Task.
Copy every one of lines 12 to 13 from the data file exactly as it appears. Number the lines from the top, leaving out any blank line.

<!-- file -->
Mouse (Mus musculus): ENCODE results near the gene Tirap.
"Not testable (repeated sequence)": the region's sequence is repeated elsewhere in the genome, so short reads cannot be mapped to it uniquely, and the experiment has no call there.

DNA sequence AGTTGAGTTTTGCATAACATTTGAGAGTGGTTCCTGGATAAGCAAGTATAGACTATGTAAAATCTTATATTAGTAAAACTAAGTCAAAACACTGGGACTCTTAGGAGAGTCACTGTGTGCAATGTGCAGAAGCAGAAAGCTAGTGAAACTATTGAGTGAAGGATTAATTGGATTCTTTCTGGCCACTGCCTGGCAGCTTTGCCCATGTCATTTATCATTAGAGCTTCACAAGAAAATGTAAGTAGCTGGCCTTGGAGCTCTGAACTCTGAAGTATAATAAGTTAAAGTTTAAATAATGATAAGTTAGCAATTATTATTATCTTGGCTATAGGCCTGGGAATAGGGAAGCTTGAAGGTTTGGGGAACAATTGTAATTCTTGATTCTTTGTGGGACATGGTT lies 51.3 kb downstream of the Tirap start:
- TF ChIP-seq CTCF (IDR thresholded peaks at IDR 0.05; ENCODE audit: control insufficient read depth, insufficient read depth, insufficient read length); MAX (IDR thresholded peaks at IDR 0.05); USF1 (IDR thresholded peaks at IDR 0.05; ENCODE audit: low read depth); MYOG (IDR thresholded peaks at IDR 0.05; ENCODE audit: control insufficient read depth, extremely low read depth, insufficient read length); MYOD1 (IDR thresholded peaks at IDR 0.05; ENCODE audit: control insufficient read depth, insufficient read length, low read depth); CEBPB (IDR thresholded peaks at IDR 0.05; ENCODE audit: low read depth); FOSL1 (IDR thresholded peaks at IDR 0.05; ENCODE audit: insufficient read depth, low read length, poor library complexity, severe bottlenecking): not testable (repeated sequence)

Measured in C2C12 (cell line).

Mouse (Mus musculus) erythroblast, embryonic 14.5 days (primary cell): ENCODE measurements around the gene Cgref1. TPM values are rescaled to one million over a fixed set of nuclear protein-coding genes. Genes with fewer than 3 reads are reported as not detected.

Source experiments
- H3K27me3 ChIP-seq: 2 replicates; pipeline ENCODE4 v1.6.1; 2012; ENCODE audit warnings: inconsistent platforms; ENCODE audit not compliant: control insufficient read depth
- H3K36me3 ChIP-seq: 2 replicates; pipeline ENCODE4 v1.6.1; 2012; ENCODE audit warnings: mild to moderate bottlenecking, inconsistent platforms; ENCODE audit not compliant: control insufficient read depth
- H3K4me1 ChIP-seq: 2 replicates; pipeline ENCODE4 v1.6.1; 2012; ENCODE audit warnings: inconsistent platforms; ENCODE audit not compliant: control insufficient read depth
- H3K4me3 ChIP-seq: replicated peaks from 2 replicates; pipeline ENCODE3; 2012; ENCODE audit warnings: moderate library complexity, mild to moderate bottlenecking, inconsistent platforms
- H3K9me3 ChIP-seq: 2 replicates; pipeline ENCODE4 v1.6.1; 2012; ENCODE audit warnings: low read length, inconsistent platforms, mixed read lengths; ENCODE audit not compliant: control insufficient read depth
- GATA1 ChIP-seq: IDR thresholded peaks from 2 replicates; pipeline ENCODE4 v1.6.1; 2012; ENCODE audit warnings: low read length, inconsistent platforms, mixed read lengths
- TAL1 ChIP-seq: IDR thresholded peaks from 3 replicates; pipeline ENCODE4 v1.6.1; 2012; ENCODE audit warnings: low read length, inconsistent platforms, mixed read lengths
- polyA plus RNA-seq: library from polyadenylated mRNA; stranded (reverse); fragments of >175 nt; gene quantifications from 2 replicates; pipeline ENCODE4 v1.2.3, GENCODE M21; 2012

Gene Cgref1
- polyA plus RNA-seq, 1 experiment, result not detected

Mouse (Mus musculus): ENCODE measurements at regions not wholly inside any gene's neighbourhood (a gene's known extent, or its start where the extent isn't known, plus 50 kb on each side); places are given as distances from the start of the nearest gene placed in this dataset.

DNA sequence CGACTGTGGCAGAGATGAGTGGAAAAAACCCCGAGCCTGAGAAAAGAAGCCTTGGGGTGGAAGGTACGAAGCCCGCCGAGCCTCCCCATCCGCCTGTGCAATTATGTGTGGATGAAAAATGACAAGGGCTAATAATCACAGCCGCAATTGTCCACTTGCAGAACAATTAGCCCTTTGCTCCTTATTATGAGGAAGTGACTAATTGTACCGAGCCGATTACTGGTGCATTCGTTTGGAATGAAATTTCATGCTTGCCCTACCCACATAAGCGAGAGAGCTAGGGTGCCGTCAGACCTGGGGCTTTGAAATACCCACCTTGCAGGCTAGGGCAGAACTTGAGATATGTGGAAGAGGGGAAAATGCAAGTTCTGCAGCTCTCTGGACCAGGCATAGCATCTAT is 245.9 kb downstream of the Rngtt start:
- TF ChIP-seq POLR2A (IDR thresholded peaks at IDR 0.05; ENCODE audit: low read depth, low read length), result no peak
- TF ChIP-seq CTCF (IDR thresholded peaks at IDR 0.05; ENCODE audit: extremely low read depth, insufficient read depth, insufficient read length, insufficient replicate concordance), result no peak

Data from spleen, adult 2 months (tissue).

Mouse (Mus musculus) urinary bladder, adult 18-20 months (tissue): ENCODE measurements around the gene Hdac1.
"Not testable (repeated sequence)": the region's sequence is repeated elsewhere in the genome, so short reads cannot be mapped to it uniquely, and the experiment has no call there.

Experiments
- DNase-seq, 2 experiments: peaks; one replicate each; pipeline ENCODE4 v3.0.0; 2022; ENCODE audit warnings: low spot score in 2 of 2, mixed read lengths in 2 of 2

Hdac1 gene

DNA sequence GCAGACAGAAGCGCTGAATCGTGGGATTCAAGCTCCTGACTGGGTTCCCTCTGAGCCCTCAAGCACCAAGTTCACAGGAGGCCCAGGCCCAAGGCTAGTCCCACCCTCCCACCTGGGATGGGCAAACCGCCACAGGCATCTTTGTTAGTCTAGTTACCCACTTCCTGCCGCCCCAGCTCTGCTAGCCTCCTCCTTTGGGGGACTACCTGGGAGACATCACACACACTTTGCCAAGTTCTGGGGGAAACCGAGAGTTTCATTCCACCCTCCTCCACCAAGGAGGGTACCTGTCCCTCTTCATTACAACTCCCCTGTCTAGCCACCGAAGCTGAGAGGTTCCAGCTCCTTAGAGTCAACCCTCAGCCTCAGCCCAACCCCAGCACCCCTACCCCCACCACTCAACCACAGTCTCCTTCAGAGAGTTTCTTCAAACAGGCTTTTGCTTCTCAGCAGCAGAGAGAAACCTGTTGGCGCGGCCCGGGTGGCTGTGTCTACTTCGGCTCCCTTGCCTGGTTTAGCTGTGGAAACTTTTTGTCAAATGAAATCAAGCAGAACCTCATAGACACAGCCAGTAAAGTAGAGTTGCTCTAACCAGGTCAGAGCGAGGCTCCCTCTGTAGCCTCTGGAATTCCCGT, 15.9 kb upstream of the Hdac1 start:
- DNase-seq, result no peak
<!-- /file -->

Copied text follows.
- H3K9me3 ChIP-seq: 2 replicates; pipeline ENCODE4 v1.6.1; 2012; ENCODE audit warnings: low read length, inconsistent platforms, mixed read lengths; ENCODE audit not compliant: control insufficient read depth
- GATA1 ChIP-seq: IDR thresholded peaks from 2 replicates; pipeline ENCODE4 v1.6.1; 2012; ENCODE audit warnings: low read length, inconsistent platforms, mixed read lengths